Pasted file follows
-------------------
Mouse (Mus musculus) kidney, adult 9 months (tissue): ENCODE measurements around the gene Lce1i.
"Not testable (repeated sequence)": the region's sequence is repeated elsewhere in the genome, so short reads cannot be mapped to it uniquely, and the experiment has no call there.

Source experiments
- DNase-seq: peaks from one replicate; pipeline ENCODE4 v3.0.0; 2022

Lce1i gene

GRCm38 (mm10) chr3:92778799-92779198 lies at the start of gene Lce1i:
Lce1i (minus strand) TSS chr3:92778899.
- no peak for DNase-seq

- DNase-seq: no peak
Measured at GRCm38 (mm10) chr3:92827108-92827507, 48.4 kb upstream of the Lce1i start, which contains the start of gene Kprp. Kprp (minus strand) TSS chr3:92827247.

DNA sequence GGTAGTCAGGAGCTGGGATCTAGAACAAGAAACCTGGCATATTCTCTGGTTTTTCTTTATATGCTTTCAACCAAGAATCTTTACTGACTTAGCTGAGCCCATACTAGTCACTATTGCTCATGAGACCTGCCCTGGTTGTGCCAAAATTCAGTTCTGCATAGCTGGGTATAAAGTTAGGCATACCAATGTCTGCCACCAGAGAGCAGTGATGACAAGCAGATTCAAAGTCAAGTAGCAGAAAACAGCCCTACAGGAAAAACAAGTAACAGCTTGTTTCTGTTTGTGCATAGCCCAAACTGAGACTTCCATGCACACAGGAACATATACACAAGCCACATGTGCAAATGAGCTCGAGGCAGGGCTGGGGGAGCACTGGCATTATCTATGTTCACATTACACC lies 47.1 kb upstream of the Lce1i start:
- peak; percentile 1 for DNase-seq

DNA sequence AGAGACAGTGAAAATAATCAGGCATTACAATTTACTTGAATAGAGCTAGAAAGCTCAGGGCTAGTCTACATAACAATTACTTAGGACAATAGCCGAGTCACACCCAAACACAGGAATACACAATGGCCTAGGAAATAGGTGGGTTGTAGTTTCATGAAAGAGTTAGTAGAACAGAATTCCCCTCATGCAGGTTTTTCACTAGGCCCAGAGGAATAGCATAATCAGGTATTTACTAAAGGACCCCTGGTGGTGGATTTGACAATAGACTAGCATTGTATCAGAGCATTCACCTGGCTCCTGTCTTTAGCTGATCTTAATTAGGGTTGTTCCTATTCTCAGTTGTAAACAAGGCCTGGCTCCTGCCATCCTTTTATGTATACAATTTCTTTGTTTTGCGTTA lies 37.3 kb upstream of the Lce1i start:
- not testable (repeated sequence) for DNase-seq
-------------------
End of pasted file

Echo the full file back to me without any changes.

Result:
Mouse (Mus musculus) kidney, adult 9 months (tissue): ENCODE measurements around the gene Lce1i.
"Not testable (repeated sequence)": the region's sequence is repeated elsewhere in the genome, so short reads cannot be mapped to it uniquely, and the experiment has no call there.

Source experiments
- DNase-seq: peaks from one replicate; pipeline ENCODE4 v3.0.0; 2022

Lce1i gene

GRCm38 (mm10) chr3:92778799-92779198 lies at the start of gene Lce1i:
Lce1i (minus strand) TSS chr3:92778899.
- no peak for DNase-seq

- DNase-seq: no peak
Measured at GRCm38 (mm10) chr3:92827108-92827507, 48.4 kb upstream of the Lce1i start, which contains the start of gene Kprp. Kprp (minus strand) TSS chr3:92827247.

DNA sequence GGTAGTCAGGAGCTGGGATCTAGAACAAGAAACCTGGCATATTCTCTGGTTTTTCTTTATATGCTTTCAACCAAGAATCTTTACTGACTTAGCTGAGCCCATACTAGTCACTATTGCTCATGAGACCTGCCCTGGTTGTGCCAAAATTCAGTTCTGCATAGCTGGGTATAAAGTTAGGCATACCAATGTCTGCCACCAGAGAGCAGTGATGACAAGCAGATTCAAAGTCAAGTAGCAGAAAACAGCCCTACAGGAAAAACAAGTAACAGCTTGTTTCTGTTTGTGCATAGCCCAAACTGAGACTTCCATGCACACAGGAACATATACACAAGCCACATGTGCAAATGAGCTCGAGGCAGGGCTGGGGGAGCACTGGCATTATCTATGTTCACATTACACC lies 47.1 kb upstream of the Lce1i start:
- peak; percentile 1 for DNase-seq

DNA sequence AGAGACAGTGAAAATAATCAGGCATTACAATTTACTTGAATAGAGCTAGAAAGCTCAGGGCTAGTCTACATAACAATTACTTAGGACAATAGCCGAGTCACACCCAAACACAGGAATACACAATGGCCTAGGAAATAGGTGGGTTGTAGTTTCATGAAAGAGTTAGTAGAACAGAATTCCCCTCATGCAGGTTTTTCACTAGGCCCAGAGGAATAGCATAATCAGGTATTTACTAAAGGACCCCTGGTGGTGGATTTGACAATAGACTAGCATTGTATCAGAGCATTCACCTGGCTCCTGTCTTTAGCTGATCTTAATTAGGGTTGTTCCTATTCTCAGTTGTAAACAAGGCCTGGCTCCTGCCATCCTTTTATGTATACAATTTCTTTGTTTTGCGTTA lies 37.3 kb upstream of the Lce1i start:
- not testable (repeated sequence) for DNase-seq